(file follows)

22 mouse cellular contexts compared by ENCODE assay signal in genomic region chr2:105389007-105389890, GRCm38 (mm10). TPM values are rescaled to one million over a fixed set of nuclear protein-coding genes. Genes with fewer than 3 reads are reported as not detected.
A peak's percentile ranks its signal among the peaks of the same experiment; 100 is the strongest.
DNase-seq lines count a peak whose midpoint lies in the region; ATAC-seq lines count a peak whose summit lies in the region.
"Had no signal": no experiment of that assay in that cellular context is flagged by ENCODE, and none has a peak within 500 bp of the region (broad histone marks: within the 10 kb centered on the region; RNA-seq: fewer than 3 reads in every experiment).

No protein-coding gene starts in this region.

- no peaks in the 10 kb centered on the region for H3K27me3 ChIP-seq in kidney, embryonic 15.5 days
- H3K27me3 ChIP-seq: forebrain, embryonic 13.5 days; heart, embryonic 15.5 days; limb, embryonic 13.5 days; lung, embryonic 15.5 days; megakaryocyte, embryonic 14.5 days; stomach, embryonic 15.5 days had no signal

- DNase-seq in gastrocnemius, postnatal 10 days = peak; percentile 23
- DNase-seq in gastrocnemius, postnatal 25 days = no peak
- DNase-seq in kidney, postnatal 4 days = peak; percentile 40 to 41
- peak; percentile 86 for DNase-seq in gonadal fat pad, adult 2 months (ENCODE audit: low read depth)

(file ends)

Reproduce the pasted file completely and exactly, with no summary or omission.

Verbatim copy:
22 mouse cellular contexts compared by ENCODE assay signal in genomic region chr2:105389007-105389890, GRCm38 (mm10). TPM values are rescaled to one million over a fixed set of nuclear protein-coding genes. Genes with fewer than 3 reads are reported as not detected.
A peak's percentile ranks its signal among the peaks of the same experiment; 100 is the strongest.
DNase-seq lines count a peak whose midpoint lies in the region; ATAC-seq lines count a peak whose summit lies in the region.
"Had no signal": no experiment of that assay in that cellular context is flagged by ENCODE, and none has a peak within 500 bp of the region (broad histone marks: within the 10 kb centered on the region; RNA-seq: fewer than 3 reads in every experiment).

No protein-coding gene starts in this region.

- no peaks in the 10 kb centered on the region for H3K27me3 ChIP-seq in kidney, embryonic 15.5 days
- H3K27me3 ChIP-seq: forebrain, embryonic 13.5 days; heart, embryonic 15.5 days; limb, embryonic 13.5 days; lung, embryonic 15.5 days; megakaryocyte, embryonic 14.5 days; stomach, embryonic 15.5 days had no signal

- DNase-seq in gastrocnemius, postnatal 10 days = peak; percentile 23
- DNase-seq in gastrocnemius, postnatal 25 days = no peak
- DNase-seq in kidney, postnatal 4 days = peak; percentile 40 to 41
- peak; percentile 86 for DNase-seq in gonadal fat pad, adult 2 months (ENCODE audit: low read depth)